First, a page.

There Are Tons of Therapy and Treatment Options!

The good news and the bad news is that there are many therapy and treatment options available for your child.

How do you sort through your potential choices?

While I do not have ALL treatment options listed, I have put together a list of the top four.

When most adults think of treatment or therapy , they think of lying on a couch while you pour out your problems.

For kids, it’s a very different process. They may spend their time coloring, drawing, swinging or role playing, depending on the type of treatment.

Cognitive and Behavioral Therapy

Cognitive and behavioral refer to different methods of applied psychology that differ from the more traditional “talking” approach. This one requires more work at home on your part to supplement the time spent with the therapist. It focuses more on conditioning and learning new thinking skills.

This approach is more effective because it tends to be more concrete and goal oriented. You identify a specific problem and work on a solution.

You are typically allotted a small amount of time at the end of your child’s session where you can talk about strategies for the week. The psychologist can, and should, coach you on how to use the strategies at home.

Occupational Therapy

Occupational therapy (OT) is a powerful tool to help your child rewire their brain. The OT is able to evaluated your child, set goals based on their observations, and work towards those goals during each session.

There is a wonderful book about how OT works with sensory integration called, Building Bridges . It’s a good read and most parents find it helpful because sensory integration issues mingle with many of the other spectrum and developmental disorders .

So, during an OT session...

Your child may need to work on motor planning and awareness of self in space. The OT might set up an obstacle course in the room. Your child would work on using those specific skills to traverse the course without falling! If they complete the course, they were successful in integrating those systems needed tom complete the task. If they fail, they fall in a safe, padded room, get up , and try again!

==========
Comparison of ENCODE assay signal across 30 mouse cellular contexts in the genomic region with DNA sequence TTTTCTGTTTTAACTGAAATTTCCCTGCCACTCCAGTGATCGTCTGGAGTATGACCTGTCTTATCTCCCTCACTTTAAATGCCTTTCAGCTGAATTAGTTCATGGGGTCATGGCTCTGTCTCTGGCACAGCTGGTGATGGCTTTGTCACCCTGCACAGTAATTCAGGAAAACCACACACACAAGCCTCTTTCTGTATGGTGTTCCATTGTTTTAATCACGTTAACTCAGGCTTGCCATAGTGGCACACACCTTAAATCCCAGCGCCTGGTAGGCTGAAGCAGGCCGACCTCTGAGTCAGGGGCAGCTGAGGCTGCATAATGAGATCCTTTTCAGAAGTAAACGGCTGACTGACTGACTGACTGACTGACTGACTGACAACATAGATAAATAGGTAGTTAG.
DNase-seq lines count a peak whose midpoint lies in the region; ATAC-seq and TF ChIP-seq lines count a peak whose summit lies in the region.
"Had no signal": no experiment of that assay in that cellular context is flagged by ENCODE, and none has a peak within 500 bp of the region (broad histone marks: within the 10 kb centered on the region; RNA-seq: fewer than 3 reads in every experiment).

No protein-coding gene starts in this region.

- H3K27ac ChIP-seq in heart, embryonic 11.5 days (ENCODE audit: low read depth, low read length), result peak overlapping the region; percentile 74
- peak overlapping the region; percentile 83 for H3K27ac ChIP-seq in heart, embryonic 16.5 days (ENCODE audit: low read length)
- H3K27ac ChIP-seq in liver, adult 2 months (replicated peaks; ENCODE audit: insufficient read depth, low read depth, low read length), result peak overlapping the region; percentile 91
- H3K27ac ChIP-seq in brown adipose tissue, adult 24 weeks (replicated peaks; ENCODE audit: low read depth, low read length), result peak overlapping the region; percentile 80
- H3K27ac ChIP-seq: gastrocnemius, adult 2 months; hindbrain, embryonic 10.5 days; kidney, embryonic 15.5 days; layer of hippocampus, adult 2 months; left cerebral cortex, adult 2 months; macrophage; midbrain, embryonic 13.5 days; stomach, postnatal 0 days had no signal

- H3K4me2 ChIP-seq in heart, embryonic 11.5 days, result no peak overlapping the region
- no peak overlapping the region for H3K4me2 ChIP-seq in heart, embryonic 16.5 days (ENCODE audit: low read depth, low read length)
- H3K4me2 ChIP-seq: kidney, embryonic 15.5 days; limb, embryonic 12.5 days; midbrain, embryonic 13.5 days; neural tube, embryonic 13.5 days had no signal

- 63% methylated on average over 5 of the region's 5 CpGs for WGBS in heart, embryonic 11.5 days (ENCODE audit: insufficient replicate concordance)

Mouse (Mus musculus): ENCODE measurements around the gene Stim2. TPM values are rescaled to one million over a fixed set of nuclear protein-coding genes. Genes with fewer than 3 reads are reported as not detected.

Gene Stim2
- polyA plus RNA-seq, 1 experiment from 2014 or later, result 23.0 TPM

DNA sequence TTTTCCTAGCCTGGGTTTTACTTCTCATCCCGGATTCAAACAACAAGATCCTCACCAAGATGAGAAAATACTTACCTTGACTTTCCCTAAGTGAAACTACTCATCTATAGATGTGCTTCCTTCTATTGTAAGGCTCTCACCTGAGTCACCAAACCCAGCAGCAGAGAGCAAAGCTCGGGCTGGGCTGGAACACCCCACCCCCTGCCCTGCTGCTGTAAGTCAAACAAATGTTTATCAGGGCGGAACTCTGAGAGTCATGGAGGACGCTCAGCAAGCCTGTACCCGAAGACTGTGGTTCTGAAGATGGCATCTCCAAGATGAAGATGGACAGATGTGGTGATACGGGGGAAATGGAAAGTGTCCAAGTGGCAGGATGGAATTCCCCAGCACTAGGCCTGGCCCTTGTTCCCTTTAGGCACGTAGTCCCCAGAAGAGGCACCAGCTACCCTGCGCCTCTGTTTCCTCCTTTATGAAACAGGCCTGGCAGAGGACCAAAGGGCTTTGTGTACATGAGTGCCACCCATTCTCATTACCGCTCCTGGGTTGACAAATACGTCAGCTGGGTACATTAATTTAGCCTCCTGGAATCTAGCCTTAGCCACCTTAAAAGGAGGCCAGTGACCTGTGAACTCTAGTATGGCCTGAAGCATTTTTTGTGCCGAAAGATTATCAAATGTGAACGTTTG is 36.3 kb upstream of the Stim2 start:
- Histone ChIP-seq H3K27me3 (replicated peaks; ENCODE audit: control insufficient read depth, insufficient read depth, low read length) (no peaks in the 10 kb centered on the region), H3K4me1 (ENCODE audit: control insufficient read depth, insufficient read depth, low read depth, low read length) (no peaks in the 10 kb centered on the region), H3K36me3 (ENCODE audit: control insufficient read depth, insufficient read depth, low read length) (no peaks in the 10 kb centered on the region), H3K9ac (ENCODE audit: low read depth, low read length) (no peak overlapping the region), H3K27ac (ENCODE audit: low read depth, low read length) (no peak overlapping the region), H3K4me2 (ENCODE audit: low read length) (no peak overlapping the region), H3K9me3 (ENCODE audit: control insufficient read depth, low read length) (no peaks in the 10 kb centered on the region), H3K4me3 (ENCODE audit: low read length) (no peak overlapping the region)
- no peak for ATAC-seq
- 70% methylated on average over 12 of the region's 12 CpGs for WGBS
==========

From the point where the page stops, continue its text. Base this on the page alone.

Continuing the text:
A Medicating Psychiatrist

The medicating psychiatrist does not offer therapy services directly to the child; rather, he or she as the ability to lead everyone else in a general direction. They are the chief of your team.

If you are considering medication, but are hesitant, they are the person you need to see. They are the most qualified to treat your child with a singular or combination of medications. Your pediatrician can give you a referral, if they feel it will help.

Mommy Therapy (or Daddy)

Let us not forget the most important treatment option…help for you. Regardless of which of the above services you use with your child, remember, you need time to address your concerns as a parent. There are always new twists and turns, sometimes on a daily basis.

You are in the trenches every day. Every good parent needs support; the parent of an out-of-the-box child needs it even more.

Let’s face it: it’s exhausting both mentally and physically.

At some point in each session, take time to discuss any concerns you have, no matter how mundane.

I’ can’t get my child to sleep…

How do I get them to try new foods????

He or she is excessively afraid of….

How can I get them out of the house?????

A good therapist should coach you and leave you with some bits of advice that you can implement as soon as you get home. These little jewels of wisdom are lifesavers!

Remember, a car can’t run without gas. You are the same way, except your “gas” may be sleep, relaxation, peace, resources, or connectedness. An exhausted parent (mental or physical) isn’t an effective parent.

There are many treatment and therapy options available to your child; many more than I’ve mentioned here. The phrase I keep in the back of my mind when trying to decide what to do is this: Follow the path of the child. You can’t go wrong.